In light of the current consultation to allow change of use between Class E and residential uses, Tibbalds’ Associate, Richard Crutchley, looks at the impact such a move could have in his neighbourhood, involving a recently vacated unit in a terrace of shops.
“When someone produces a simple solution to a complex problem, that’s the wrong solution”. So says Gil Kerlikowske, former commissioner of the US Customs and Border Protection agency about Donald Trump’s wall. Such words are often applicable to other complex problems.
My exercise routine during the pandemic has frequently revolved around the local centres close to my home. I’m lucky to have a parade of shops – including a post office, newsagent, supermarket and my favourite model shop – available on the same block as my house, or by crossing one road. Seven minutes up the hill, there’s a second centre focused around the railway station and green, a very pleasant late Victorian environment with a cluster of shops and take-aways which has proved a welcome honey pot for the community limited in the things they can do and the places they can go (albeit a head-scratching problem for the Council and police trying to maintain social distancing). If exercise constitutes walking up the hill, getting a coffee and walking back, then this is what makes for my daily routine.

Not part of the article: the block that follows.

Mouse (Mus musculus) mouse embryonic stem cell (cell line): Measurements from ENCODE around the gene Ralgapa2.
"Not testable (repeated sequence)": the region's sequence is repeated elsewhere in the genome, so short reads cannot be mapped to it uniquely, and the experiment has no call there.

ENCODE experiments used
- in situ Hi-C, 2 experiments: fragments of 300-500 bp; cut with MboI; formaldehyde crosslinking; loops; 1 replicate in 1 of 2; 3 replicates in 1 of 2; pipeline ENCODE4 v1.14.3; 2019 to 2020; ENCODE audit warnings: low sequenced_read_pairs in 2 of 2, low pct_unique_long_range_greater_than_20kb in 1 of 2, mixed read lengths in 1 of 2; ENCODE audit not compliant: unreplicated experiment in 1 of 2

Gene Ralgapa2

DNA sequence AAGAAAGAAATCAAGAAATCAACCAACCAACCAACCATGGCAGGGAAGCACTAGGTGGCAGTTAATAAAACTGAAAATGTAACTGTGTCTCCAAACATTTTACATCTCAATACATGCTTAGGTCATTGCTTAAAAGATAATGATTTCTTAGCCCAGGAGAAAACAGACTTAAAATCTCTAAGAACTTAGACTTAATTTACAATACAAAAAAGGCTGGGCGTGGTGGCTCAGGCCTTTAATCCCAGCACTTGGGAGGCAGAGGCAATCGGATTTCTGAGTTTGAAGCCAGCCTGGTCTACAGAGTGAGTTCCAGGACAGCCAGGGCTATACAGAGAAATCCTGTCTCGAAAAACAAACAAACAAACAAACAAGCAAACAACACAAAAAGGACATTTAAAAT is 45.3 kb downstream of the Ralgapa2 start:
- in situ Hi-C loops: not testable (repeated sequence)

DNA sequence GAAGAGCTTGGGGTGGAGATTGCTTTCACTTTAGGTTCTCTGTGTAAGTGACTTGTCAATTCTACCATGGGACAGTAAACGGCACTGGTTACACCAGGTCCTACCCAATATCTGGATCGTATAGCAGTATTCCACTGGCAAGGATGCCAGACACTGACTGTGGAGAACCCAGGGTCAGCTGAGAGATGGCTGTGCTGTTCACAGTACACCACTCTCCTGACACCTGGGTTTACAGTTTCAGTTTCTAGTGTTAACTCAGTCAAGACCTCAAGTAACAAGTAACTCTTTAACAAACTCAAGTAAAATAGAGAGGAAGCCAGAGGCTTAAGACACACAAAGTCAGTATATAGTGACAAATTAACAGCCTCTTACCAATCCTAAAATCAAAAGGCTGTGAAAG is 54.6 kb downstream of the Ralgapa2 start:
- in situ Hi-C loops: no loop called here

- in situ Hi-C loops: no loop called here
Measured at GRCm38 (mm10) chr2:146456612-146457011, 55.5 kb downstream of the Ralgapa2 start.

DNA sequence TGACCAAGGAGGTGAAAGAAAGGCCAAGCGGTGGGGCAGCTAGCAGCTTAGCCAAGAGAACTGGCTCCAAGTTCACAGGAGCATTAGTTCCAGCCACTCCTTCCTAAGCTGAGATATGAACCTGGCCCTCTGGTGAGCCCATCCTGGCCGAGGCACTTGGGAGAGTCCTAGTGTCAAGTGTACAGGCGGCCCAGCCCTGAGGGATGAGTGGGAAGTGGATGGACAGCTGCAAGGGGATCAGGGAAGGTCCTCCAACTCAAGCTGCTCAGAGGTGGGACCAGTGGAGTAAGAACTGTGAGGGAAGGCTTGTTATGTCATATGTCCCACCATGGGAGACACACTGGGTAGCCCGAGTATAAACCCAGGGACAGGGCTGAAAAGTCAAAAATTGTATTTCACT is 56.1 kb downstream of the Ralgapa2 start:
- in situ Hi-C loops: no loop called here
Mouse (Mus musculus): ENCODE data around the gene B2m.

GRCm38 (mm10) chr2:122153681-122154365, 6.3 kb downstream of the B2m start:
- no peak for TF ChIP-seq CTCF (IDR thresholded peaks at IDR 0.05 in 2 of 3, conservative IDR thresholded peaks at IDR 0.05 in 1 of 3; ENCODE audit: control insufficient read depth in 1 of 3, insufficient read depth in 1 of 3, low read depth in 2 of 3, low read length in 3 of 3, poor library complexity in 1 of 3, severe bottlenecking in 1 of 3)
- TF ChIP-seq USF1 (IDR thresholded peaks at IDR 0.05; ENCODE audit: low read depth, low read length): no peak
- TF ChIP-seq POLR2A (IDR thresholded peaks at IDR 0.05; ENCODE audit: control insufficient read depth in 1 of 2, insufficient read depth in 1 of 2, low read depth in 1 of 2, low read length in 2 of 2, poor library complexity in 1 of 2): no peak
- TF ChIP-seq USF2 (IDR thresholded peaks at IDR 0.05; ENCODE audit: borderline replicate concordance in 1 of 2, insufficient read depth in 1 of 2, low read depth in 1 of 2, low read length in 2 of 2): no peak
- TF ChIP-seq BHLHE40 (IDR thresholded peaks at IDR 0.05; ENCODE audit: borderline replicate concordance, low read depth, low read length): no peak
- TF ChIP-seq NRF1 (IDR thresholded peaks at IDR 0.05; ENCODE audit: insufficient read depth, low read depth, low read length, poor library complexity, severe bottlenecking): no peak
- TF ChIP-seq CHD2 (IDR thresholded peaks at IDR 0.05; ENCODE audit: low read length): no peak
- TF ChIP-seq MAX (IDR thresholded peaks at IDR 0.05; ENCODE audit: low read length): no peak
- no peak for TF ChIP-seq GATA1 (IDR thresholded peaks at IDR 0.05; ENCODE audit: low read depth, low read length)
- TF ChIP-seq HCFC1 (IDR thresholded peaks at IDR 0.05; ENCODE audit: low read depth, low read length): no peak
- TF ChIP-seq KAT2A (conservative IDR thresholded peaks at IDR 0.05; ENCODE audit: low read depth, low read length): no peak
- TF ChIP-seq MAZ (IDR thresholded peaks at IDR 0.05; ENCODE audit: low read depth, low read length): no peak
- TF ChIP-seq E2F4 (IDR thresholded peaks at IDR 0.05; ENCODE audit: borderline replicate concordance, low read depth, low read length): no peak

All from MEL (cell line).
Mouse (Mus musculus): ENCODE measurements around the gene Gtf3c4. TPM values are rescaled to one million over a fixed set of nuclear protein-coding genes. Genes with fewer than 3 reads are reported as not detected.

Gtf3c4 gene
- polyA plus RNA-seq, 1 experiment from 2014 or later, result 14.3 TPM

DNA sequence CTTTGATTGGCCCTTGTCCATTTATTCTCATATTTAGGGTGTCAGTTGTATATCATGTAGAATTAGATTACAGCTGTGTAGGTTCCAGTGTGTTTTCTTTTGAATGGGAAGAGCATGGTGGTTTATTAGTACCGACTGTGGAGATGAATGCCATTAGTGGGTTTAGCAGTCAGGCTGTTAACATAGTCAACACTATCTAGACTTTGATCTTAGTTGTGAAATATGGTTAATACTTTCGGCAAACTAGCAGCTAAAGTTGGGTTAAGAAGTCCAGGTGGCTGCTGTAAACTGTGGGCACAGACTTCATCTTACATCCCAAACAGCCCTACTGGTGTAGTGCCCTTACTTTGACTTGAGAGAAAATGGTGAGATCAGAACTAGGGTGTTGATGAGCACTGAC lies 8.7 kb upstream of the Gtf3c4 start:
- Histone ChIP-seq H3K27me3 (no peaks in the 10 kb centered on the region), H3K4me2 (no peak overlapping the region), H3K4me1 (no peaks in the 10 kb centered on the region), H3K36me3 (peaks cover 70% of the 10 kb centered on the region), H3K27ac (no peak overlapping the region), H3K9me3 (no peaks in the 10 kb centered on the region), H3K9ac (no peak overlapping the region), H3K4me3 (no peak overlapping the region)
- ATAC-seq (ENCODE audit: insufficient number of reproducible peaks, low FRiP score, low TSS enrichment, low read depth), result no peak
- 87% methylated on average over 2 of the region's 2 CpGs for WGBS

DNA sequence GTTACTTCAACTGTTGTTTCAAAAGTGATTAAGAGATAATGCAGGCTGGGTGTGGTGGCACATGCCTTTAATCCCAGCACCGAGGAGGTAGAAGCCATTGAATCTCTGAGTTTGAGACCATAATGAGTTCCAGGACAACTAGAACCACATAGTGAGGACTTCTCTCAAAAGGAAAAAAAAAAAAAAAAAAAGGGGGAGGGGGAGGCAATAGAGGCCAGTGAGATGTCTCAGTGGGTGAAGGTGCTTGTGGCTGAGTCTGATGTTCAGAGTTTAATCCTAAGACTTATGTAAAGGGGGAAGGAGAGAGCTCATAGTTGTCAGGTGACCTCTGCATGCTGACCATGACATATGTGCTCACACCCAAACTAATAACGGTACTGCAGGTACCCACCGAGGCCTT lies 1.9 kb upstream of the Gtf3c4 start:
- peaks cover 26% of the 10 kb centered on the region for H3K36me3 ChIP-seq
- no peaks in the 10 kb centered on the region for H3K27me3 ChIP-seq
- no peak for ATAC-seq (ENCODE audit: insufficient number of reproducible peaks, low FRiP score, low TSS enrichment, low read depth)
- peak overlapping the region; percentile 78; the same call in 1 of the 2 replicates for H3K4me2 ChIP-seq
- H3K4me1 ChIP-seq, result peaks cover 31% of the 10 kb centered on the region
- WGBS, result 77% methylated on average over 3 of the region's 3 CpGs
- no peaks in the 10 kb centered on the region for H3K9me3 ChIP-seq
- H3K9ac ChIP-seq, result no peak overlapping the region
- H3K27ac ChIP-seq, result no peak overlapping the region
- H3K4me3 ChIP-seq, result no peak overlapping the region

Here, the local shops – and they are predominantly independents – have seemed to find a way, opening when allowed and offering ‘click and collect’ when not open and, it seems to me, the local community value them. Those offering services and every day goods seem to have done very well, judging by my observations of footfall and conversations with proprietors. It’s an interesting counterpoint to the national rhetoric that bricks and mortar shopping is on its knees and trade is going online. To my mind, that’s a factor of where you look. Guess what – it’s a complex problem.